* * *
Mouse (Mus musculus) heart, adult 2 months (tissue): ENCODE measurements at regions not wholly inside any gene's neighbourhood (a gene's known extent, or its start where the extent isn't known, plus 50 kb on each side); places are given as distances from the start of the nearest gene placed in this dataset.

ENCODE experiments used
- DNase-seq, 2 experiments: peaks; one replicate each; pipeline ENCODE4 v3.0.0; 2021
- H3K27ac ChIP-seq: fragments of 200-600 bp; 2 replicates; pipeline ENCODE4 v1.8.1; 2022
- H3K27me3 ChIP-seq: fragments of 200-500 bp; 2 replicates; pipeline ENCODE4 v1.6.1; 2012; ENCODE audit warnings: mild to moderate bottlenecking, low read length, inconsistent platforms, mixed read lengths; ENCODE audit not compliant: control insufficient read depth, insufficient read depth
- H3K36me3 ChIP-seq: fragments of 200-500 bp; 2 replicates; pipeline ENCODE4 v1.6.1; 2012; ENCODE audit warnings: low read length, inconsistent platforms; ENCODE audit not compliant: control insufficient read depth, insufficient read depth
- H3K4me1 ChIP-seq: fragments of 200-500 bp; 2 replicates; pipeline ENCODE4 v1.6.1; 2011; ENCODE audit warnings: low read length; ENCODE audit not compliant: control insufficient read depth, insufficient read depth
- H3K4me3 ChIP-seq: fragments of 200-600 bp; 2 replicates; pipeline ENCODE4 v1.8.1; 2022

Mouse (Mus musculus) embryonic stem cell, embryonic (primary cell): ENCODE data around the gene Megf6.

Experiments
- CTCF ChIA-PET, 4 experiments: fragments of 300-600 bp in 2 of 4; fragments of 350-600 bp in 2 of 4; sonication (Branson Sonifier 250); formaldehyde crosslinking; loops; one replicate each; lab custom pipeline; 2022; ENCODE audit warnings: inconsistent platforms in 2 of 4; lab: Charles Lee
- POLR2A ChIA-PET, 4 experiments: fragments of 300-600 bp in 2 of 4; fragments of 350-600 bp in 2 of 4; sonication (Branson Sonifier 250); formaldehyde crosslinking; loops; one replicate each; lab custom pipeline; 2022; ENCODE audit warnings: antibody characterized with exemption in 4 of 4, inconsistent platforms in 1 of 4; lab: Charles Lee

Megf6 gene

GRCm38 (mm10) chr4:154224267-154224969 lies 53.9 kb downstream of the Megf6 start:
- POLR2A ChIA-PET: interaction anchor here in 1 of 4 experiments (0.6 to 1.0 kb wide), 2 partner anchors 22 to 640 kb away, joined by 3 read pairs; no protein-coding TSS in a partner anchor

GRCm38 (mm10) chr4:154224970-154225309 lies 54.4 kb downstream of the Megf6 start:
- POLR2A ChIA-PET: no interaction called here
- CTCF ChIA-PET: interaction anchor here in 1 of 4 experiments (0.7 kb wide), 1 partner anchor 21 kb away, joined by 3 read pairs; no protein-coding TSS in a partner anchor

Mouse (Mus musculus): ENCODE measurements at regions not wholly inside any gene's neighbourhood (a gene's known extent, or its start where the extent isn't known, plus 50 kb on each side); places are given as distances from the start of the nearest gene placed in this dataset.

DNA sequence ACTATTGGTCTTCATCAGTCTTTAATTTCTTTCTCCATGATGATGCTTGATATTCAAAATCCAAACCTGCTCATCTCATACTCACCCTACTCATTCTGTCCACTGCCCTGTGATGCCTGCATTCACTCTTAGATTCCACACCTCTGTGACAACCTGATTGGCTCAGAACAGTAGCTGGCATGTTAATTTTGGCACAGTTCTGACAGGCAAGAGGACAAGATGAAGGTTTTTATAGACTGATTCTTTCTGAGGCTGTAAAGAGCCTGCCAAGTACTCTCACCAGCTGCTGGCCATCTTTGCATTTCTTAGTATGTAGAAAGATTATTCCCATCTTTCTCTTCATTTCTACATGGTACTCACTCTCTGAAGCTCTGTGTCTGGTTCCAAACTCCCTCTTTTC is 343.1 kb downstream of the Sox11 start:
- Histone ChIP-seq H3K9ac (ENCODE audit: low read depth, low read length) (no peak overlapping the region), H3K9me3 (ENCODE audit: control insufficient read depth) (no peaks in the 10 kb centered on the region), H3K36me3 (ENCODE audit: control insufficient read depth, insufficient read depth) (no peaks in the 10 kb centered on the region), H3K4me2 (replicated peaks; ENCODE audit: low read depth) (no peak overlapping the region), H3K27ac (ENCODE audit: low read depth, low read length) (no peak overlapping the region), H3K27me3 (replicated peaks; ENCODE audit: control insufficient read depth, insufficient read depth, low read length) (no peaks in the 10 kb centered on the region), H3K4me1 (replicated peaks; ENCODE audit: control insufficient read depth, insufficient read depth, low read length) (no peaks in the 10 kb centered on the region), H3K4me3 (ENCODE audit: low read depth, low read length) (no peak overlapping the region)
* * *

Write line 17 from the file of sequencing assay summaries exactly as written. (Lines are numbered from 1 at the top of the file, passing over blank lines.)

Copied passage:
- POLR2A ChIA-PET: no interaction called here